Still, that can't take the joy out of getting another chapter finished. And last night's writing session covered two fairly high-profile Chicken Ranch stories, adding a considerable amount of detail to one and thoroughly debunking the other. It also contained one of the best quotes thus far, one that I'm very happy exists:
"There’s more hockypoo about that place than anything else."
Seriously, how many other writers get to use "hockeypoo" in their book with a straight face? Okay, I'll admit I cracked a grin while writing it, but still. That quote aside, here's a sample of last night's output, quite possibly the single most well-known aspect of the Chicken Ranch:
Desperate times call for desperate measures, and Miss Jessie hit upon a solution almost as old as the oldest profession, itself: Barter. Area farmers didn’t have money, but they did have livestock, and the brothel began accepting stock in trade. Before long, the going exchange rate became jokingly known as the “poultry standard,” that is, one chicken, one screw. Needless to say, Miss Jessie’s girls were up to their eyeballs in chickens in no time.
Printing out the draft of the chapter for my files, it suddenly strikes me that I've already written quite a bit. Curiosity got the better of me, and I compared my page count to that of Jan Hutson's Chicken Ranch book from 1980. Now, there's not a 1:1 correlation between manuscript pages and a published book, but I'll wager my wordcount at this early stage isn't that far off her's in its entirety. And I know for certain I have more facts in mine--at least, facts that can be attributed and verified.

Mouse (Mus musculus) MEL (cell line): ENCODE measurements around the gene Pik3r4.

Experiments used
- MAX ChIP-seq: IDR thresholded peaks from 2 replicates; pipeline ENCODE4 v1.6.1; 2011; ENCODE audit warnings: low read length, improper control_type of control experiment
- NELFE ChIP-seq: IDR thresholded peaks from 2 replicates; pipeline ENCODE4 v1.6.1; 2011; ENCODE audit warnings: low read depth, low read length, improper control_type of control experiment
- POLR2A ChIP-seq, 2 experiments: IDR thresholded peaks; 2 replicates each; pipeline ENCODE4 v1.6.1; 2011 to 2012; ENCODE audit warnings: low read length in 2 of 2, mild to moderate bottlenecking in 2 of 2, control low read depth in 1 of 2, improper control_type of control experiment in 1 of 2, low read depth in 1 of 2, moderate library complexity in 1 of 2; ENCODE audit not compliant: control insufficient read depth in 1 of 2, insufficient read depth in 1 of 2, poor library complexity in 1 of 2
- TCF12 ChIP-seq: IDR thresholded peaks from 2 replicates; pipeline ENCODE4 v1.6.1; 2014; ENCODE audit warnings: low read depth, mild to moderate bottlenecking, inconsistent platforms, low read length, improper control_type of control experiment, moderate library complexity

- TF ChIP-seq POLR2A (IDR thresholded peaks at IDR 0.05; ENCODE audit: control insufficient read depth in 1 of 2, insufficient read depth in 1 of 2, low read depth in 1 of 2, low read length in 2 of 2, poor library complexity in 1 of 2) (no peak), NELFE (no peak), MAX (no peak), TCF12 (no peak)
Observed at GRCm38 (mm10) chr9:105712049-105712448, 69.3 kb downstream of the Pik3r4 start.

Now Playing: Peter Gabriel Peter Gabriel Plays Live
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Tuesday, December 13, 2011

Chicken Ranch report no. 13

Train keeps a rollin'. I keep waiting for the wheels to fall off, but thus it is full steam ahead. After the ordeal of the previous chapter, this one's surprised my by its amiable nature. I've gotten to the point where, even with just a limited window to write, I'm able to accomplish a few hundred words. Good words, too. The kind that don't make me retch when I re-read them the next day.

I'm thinking this is because I've finally gotten into the meat of my own research. I'm no longer merely recasting mythology that everyone from Saul Friedman to Jan Hutson to Al Reinert to Larry King has written about. I'm bringing new and original history to the table, stories and incidents that have never seen publication. That's a pretty nifty feeling. Also, in the case of oft-repeated stories such as the World War I anecdote below, I've been able to connect a few dots and give it a more thorough historical context.
One of the first opportunities to ingratiate herself with the community came with America’s entry into World War I. As plenty of young Fayette County men headed overseas with the legendary doughboys of the American Expeditionary Force, Miss Jessie had her handful of girls write encouraging letters to the lads, sometimes even sending along care packages filled with home-baked cookies.

That show of compassion went over well in La Grange. Unfortunately, the War Department wasn’t nearly as impressed. Concerned with the debilitating impact venereal disease could have on the troops, the U.S. government launched a full-on war against prostitution. Following the advice of Teddy Roosevelt, Secretary of War Newton Baker spoke softly and carried a very big stick: any Texas city that wanted an army post (or wanted to keep one they already had) must shutter their vice districts, period.